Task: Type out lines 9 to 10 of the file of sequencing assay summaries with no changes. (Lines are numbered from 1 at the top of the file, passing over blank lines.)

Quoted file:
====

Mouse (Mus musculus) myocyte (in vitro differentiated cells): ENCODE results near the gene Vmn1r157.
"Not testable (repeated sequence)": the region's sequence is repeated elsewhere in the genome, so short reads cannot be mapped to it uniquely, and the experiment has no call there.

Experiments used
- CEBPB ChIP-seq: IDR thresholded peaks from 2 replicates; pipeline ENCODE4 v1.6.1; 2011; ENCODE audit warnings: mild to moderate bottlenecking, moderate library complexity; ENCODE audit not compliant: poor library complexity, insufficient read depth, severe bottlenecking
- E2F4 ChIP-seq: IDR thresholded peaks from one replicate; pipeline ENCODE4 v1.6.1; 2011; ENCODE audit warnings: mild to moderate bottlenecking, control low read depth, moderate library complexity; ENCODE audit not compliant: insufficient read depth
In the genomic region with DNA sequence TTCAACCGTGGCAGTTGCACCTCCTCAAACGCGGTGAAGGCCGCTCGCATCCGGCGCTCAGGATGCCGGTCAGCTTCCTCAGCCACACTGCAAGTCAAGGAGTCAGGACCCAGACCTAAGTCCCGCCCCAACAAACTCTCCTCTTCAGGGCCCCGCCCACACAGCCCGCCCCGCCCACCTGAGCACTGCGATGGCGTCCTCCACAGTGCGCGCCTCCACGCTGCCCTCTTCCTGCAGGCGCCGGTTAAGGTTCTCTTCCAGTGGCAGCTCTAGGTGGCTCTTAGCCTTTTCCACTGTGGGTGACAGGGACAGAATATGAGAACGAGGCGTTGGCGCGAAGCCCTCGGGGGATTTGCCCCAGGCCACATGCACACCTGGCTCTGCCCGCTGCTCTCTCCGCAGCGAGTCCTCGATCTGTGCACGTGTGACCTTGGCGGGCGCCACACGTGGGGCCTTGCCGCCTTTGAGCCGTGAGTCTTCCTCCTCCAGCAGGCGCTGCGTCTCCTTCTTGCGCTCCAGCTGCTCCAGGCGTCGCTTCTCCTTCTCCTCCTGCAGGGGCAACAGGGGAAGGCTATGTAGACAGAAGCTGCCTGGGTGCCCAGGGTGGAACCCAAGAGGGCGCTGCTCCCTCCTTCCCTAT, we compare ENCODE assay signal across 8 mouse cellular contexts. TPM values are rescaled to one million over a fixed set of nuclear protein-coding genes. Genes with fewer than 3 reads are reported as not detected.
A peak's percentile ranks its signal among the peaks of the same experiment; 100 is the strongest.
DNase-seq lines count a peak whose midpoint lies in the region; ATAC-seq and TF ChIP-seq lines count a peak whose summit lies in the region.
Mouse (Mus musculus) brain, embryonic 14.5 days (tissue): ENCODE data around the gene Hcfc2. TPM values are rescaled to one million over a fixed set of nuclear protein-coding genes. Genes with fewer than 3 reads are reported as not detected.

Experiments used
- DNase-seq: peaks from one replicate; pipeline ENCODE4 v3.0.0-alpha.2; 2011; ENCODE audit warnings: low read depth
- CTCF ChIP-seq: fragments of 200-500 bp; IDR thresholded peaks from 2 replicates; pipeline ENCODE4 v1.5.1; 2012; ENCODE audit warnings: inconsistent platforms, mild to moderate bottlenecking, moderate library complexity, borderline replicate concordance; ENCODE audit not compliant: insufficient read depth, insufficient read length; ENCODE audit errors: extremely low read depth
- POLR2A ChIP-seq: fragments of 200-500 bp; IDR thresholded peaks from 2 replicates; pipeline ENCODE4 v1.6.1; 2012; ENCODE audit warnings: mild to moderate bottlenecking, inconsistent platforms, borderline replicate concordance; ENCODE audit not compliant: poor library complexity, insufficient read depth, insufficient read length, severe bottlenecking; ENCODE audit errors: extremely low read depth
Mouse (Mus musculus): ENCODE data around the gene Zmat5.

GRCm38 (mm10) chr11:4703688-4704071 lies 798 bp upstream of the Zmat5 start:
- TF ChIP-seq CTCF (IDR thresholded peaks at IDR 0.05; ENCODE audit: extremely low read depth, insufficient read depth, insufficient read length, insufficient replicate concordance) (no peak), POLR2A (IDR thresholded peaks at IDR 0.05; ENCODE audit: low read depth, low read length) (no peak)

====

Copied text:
Mouse (Mus musculus) brain, embryonic 14.5 days (tissue): ENCODE data around the gene Hcfc2. TPM values are rescaled to one million over a fixed set of nuclear protein-coding genes. Genes with fewer than 3 reads are reported as not detected.

Experiments used